What Resolution does well is paring back not just the Dalek, but Team TARDIS themselves, forcing The Doctor and her friends together, not least in the humourous scene with UNIT’s (let’s be real, temporary!) closing, a small jibe at Brexit I’m sure. The TARDIS crew feels more experienced, talking about their off-screen adventures (which was a big gripe for me in Series 11, the lack of that feeling). Even the TARDIS feels grander and more lived-in here than at any time in Series 11, from the superb initial visual in the sewer to the multiple landing gags through (finally!) a walking-in-and-setting-off shot. I feel like I know more about Thirteen as a rounded character, that she is a fallible one, one who really tries to be nice and seems confident-enough to mess around with a Dalek- but at the same time needs assurance from her mates, the people she cares about. She boasts about her and her mates saving the world, not just being self-congratulatory, before sliding across the floor to stop the Dalek. There’s still Chib-sposition abound, yet I’ve never enjoyed Thirteen so much.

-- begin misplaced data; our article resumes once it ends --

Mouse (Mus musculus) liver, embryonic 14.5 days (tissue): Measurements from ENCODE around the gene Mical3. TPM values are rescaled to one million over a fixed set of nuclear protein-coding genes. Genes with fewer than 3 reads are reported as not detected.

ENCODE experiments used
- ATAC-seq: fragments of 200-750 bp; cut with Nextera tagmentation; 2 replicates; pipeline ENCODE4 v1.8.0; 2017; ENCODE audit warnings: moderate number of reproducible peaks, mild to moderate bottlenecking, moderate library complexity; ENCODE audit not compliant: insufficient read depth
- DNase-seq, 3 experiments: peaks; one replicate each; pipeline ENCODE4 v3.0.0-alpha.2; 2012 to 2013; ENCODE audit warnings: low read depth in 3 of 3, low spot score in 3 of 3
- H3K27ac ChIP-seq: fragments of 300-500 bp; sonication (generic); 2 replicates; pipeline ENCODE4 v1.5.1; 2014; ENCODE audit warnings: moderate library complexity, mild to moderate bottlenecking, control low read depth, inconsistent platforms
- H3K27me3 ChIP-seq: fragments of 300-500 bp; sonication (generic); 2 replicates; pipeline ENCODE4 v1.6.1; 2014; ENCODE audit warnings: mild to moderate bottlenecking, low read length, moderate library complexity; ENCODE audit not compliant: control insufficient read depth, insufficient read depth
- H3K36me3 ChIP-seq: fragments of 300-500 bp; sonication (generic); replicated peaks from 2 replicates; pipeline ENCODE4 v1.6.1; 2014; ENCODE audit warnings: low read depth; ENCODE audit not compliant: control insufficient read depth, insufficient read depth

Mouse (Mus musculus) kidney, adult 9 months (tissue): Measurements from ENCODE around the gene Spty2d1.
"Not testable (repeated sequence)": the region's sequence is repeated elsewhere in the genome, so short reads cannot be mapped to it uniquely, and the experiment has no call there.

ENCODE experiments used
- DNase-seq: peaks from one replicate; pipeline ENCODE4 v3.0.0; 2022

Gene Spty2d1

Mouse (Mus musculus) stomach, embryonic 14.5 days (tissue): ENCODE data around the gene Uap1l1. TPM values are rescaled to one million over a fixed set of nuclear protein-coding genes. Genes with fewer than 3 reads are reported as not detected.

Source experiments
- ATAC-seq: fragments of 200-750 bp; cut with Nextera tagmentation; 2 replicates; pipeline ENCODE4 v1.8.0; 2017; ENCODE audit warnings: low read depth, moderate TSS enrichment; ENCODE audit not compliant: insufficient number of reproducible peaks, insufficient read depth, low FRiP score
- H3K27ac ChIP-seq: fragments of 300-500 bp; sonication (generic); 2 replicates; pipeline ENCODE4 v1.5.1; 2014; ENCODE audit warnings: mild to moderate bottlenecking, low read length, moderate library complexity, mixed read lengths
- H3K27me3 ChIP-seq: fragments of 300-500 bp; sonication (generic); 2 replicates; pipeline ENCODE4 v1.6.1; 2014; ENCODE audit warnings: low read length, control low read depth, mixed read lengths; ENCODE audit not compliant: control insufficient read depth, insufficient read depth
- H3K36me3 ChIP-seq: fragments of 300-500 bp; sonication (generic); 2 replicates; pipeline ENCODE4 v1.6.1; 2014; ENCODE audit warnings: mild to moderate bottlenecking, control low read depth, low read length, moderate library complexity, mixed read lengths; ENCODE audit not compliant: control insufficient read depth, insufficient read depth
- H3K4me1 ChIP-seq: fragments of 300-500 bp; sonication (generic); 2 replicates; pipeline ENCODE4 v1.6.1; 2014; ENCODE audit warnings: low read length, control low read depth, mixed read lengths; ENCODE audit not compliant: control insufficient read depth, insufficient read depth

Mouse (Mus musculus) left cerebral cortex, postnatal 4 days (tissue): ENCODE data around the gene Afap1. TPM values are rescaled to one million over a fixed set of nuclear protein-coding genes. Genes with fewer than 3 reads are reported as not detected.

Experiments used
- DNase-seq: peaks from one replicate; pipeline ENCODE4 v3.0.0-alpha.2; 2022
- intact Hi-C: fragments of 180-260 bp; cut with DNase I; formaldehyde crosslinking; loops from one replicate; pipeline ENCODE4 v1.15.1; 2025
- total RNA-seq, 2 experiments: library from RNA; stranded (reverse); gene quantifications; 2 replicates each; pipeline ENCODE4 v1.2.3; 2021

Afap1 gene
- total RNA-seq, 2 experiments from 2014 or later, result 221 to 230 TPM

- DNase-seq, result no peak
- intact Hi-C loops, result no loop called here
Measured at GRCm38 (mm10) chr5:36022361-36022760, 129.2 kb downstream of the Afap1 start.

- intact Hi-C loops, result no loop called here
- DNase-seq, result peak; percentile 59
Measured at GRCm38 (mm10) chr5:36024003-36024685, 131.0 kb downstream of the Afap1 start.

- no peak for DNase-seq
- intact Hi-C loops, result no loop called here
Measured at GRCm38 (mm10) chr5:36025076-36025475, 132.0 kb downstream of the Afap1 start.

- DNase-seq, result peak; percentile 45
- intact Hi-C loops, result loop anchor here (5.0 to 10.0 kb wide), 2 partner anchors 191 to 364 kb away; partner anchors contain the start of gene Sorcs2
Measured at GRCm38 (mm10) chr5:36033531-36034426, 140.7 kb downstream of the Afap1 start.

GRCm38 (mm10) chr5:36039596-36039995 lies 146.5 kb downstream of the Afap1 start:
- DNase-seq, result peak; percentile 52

This just makes it all the more of a missed opportunity for some characters in the gang. Mandip Gill’s Yaz is again sidelined, allowed briefly to do police work only to have a Dalek controlling an archeologist do more policing than her. The portions revolving around Ryan’s dad Aaron often harm the whirlwind pacing, even if scenes such as Graham and Aaron’s chat about the real meaning of family stand out by themselves. The lynchpin scene of that storyline, with Ryan and Aaron in the café, is slow but perhaps the best isolated performance we’ve seen from Tosin Cole, his confident, wronged fury shining. I don’t think he blinked once! The “I don’t know, because he ain’t around” line hits like a hammer.